Fitzsimons broke free and ran to Finglas Garda station where he bled on the floor in the public area before a nearby ambulance crew stabilized him and took him to Blanchardstown Hospital. A medical report given to the court describes the victim’s injuries, including lacerations and deep wounds to the neck, arms, legs and torso.

Wounds on either side of his torso exposed his ribs and he took four liters of blood before he was transferred to an operating room. Detective Sergeant Mangan said Fitzsimons recovered from his injuries without further complications. The entire incident was captured on CCTV which was shown in court.

Gardaí found the machete in a nearby garden, but forensic scientists could not find fingerprints or DNA linking it to Cunningham. When Cunningham was arrested, he was held at Finglas Garda station and questioned five times, but answered all questions “without comment”.

Refusal to testify

The detective admitted that the prosecution case rested entirely on the testimony of the victim who, before Cunningham was brought to trial, told gardaí that he wished to withdraw his complaint and would not testify at trial.

He said that everything he said to gardaí was due to the effect of the drug which he said was having a bad impact on his memory. The court also heard that Fitzsimons was serving a five-and-a-half-year sentence for possession of a firearm.

Cunningham, the court heard, has previous convictions for driving without insurance and drug possession. He was out on bail when he attacked Fitzsimons and while in remand for the assault he was fined for driving offences. Cunningham was also found guilty of assault and threatening while in custody.

Detective Sergeant Mangan said the assault on Fitzsimons was one of more than 70 incidents stemming from a feud between two rival drug gangs in Blanchardstown and Finglas that is still ongoing. Both groups committed assaults, committed Molotov cocktails and fired shots at the homes of their rivals. The firearms offense for which Fitzsimons was convicted stems from the feud.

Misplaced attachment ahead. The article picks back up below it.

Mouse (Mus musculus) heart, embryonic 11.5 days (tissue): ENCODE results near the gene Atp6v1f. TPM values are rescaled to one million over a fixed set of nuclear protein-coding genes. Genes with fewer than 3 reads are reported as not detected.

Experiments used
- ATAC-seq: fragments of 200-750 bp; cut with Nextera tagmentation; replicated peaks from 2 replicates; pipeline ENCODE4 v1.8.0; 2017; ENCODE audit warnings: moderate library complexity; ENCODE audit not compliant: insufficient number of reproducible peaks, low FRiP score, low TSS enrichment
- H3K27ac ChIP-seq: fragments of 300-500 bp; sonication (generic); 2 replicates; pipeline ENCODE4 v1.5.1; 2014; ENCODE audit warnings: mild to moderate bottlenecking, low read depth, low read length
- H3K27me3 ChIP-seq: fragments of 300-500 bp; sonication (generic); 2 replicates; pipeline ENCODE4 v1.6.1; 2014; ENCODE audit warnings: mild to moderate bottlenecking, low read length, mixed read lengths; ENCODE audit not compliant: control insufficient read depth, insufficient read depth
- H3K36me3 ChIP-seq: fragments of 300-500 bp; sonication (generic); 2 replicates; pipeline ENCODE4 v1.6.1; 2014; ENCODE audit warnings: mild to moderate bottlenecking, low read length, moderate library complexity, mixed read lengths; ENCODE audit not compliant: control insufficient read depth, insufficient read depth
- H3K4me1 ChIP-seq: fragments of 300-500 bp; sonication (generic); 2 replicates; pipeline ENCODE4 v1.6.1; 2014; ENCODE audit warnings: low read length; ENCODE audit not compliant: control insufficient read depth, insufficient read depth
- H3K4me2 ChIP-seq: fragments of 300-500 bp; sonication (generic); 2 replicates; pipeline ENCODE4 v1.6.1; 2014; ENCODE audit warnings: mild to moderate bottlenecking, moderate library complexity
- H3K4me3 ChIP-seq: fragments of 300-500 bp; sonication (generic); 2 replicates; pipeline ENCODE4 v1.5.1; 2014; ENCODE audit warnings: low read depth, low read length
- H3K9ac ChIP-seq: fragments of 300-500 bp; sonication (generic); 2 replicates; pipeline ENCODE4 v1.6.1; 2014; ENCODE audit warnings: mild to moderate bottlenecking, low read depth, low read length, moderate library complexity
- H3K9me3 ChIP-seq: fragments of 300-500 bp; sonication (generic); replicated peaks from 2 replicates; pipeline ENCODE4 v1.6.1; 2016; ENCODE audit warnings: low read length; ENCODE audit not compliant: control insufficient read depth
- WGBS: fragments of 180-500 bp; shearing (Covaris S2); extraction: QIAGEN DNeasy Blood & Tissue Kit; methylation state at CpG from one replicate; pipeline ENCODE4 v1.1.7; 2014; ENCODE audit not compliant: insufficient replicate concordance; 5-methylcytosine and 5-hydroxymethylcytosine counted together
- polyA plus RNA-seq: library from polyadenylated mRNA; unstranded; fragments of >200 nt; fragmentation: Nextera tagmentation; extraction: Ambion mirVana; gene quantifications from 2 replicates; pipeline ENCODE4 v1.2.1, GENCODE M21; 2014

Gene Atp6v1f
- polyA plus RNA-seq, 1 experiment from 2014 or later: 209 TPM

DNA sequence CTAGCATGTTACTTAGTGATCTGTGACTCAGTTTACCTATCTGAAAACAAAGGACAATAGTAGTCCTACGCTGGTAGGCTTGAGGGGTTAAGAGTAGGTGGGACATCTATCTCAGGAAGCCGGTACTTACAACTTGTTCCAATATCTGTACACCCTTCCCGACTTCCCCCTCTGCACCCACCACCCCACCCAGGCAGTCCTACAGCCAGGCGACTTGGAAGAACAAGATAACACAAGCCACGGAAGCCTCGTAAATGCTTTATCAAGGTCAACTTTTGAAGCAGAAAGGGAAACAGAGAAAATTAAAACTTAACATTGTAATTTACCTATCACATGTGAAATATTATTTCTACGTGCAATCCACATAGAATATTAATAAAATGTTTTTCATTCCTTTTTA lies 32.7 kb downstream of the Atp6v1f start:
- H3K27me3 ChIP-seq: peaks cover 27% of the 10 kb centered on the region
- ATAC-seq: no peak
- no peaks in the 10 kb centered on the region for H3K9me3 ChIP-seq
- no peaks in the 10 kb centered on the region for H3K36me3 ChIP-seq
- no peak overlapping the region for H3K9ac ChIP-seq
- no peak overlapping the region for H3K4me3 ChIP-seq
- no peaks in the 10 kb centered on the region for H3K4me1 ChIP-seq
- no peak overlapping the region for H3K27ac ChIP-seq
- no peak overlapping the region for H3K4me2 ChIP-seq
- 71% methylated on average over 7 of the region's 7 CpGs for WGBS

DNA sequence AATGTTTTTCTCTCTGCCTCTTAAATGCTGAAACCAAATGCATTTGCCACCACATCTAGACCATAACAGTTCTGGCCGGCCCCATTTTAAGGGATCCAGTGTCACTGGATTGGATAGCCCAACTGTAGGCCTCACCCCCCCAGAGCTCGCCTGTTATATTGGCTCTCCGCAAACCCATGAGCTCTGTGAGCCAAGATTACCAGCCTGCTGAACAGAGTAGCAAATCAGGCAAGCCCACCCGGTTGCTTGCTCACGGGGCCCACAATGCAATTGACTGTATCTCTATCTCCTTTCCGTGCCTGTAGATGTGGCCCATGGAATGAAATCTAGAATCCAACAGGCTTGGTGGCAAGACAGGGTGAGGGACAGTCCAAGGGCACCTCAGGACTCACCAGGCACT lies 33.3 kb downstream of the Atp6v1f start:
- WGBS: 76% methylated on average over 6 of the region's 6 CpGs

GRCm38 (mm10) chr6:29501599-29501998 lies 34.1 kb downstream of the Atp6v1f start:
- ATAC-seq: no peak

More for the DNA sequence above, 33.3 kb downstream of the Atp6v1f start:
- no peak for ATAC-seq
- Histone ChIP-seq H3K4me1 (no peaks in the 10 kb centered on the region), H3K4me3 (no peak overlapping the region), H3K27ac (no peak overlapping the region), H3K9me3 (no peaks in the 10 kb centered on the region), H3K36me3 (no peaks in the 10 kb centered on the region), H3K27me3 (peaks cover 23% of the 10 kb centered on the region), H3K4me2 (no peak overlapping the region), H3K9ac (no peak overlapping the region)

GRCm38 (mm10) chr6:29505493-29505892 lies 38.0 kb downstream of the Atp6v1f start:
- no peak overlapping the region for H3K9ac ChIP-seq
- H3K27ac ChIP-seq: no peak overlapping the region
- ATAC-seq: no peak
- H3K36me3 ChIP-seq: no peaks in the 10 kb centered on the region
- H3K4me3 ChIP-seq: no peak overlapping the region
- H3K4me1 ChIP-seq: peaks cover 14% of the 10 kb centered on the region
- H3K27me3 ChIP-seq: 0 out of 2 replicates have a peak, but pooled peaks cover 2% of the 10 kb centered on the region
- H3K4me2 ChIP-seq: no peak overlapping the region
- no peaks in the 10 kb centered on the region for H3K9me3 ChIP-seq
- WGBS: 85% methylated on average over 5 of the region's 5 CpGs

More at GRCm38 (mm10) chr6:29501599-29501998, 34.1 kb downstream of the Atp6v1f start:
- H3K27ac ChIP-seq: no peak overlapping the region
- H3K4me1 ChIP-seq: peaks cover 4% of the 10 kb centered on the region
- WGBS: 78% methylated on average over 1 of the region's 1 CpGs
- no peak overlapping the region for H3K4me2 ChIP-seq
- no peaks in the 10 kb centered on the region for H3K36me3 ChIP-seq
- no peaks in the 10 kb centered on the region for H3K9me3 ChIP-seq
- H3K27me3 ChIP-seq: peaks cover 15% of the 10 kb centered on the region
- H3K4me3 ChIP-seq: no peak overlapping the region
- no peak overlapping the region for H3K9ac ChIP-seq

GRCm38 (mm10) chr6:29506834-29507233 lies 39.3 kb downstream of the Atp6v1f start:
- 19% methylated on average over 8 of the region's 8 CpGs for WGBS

The detective agreed with Mr Bowman, for the defence, that shots were fired at Cunningham’s house and the windows slammed into place with hammers. He further agreed that Cunningham was worried about his autistic younger brother and was in the house when these attacks happened.

He also agreed that Fitzsimons told gardaí he would tell the court that everything in his statement was a ‘pack of lies’ and when told that Cunningham was going to plead guilty, he said: ‘It’s a bigger fool if he does.” He said he would “walk” if he didn’t say anything.

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Cunningham knew what Fitzsimons said before he pleaded guilty, Sgt Mangan said, and he agreed the prosecution was “entirely contingent” on Fitzsimon’s evidence.

In court submissions, Mr Bowman said his client had had substance abuse and anger issues. He fully admits he shouldn’t have taken the law into his own hands, but, the lawyer said, his actions were ’emotional rather than calculated’ and resulted from ‘distress and concern for his immediate family “.

He said Cunningham had a difficult upbringing, had mental health issues and started using cannabis, cocaine and alcohol at a young age. On the day of the assault, he had consumed all three.

He worked through his drug issues while in custody since 2019, the attorney said, and after missing important family events now wants to be a part of his child’s life.